HOWEVER, to have a successful career, keep your options open, and maintain your commitment to completing Flagship (including Capstone), as is required to stay in Flagship, you will need to preparing for future job applications, security checks, etc.  Being a Flagship student will provide you with excellent opportunities in the long run, but you may have to make some short-term sacrifices.  It will be harder to land an internship during college with a federal agency when you travel abroad so often (this extends the length of a security clearance).  You can still find intel-related internships that will serve your resumé well, but they probably will not require a clearance.  You will also need to plan on graduate school, while you await a clearance to go through after landing a highly coveted job.  Yes, a number of our students have dropped out, usually as upper-classmen, because they received job offers in intel.  We are happy for such students, although in most cases, we believe they would have more and more interesting opportunities in the long run if they were to complete Flagship and wait out the clearance.  After all, language ability and overseas experiences are priceless.  They are also much more difficult to come by one you enter the working world.


    • Requirements

      Here is a list of Flagship requirements, most of which are not typical for an independent college student studying a foreign language.

      • Entering the program at the most appropriate level as determined by our director (beginners must start in the summer; if they cannot, they must take the first year of instruction during freshman year and re-apply to Flagship; those with experience must take a placement exam and begin where the director deems most suitable for them and for the program. Students have some say in this process, but far less than they might expect)
      • Completing all stages of the curriculum, including summer programming overseas. These stages are designed to keep a student’s proficiency advancing at the pace necessary to keep up with the entire class and to insure that each student has the requisite course content and proficiency scores to apply successfully to Capstone.
        Note: With approval from our director, students may replace the second summer abroad with a semester abroad. This may be advantageous or necessary for certain types of programs or majors. Army ROTC, for example, prefers that students not be abroad in the summer after sophomore year. Spending spring of sophomore year abroad can raise a student’s proficiency enough to skip the summer and still start fall of junior year on the same level as the cohort. Students who must complete an internship in the summer after sophomore year (sometimes required of Security Studies or CME students), may also want/need to spend spring of sophomore year abroad. For some students, it may be better/easier to spend fall of junior year abroad instead. Spring of junior year is by far the most popular time for college students to go abroad, but in Flagship, this only works if a student has already completed a second summer abroad (or if the student placed into a higher cohort when starting college).  Any plans to deviate from the usual flagship curriculum and scheduling should be discussed with, and approved by, the director, ideally 12 or more months in advance.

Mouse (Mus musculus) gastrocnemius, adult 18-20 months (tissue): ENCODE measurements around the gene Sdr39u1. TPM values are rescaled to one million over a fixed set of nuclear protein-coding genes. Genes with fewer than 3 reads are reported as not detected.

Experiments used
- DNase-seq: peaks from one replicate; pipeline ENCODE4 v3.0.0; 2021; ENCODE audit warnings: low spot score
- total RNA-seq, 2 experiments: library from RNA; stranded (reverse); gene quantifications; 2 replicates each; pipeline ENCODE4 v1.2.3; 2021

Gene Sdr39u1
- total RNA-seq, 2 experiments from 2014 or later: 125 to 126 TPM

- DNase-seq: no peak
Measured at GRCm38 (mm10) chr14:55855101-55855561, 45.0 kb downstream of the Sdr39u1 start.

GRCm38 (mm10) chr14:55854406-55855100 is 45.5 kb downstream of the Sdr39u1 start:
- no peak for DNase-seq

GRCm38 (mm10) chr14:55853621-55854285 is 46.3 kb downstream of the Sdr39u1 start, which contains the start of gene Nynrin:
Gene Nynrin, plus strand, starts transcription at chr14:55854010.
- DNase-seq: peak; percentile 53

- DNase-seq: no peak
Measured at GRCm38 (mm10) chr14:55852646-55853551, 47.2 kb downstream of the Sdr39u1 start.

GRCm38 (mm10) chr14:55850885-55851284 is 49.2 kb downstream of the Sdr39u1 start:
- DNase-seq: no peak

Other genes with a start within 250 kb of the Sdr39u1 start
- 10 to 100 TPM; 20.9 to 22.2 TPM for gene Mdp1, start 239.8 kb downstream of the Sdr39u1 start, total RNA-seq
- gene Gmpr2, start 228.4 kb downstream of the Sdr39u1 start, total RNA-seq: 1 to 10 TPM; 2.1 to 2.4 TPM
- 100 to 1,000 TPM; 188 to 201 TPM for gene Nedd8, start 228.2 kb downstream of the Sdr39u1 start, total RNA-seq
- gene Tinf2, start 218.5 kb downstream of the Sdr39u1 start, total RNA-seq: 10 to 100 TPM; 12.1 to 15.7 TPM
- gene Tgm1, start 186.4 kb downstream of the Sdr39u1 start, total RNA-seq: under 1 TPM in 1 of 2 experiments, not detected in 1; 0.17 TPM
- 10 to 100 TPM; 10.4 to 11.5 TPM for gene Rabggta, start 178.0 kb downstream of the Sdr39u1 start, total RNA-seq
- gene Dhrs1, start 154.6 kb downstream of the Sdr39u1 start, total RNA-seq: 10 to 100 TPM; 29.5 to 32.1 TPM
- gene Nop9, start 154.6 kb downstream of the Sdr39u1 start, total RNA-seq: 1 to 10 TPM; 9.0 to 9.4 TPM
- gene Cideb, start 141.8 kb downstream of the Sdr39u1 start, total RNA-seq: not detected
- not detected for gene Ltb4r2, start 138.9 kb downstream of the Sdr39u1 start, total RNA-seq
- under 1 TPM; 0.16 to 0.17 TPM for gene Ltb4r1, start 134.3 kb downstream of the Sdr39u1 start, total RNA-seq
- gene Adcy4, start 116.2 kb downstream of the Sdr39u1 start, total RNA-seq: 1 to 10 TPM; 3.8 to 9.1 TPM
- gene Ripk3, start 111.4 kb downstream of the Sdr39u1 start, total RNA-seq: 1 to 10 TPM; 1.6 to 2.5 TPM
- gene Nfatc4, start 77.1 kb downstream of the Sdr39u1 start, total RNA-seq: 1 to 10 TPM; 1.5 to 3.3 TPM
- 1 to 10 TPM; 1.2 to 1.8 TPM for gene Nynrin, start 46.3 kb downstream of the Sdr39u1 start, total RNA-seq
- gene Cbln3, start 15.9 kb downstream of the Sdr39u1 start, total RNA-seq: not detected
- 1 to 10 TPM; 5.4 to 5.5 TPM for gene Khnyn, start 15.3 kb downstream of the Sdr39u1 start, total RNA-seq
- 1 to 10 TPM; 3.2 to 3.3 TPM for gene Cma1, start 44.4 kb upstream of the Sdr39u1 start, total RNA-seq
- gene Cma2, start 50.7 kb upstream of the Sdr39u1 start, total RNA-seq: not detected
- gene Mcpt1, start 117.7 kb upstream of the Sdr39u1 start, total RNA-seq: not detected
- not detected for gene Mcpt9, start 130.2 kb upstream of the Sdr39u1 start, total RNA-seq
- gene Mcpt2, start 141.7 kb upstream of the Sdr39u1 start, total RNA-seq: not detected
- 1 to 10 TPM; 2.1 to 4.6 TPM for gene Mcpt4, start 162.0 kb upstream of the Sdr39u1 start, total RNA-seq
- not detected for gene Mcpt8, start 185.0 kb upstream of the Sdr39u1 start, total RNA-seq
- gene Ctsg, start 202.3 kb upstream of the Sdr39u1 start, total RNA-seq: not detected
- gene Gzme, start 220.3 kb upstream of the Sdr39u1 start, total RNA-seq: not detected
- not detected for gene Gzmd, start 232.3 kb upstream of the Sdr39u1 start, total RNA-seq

• Commitment to Capstone
        Some upperclassmen begin to realize how marketable they already are with their language skills and experience in China and start to wonder whether Capstone is worth the extra time and money. It is important that they remember that the Capstone experience is not necessarily designed to help them land their first job; it is far more beneficial in most cases, for career advancement when they reach a higher level of expertise in their fields, at which point they can interact with their Chinese counterparts in representing their company, agency, etc. Successful Flagship student must maintain a long-range view of their professional lives in order to remain excited about the amount of time and effort they must dedicate to their linguistic and cultural development.Note: a student must remain committed to attending Capstone in order to maintain Flagship standing. If a student opts not to complete a required phase in our curriculum (such as a summer abroad or an upper level course), the program will assume that the student will not advance enough linguistically to hit the next proficiency benchmark and will be barred from taking any Flagship courses. If a student indicates verbally or in writing that he/she does not intend to go to Capstone, he/she will likewise lose Flagship status and access to Flagship courses. On occasion, a student may be required by the director to move mid-semester from a Flagship course to a non-Flagship course. If at any time you begin to have questions about whether Capstone is a viable option for you (based on a change in your career plans, for example, it is best to come express your situation and concerns with program staff rather than to announce that you will not attend Capstone, OR to remain quiet about it until it’s too late. Some students have lost out on great opportunities or lost out on completing the Chinese major because they made a decision based on their own assumptions without consulting program staff who are far more knowledgeable on alternate pathways).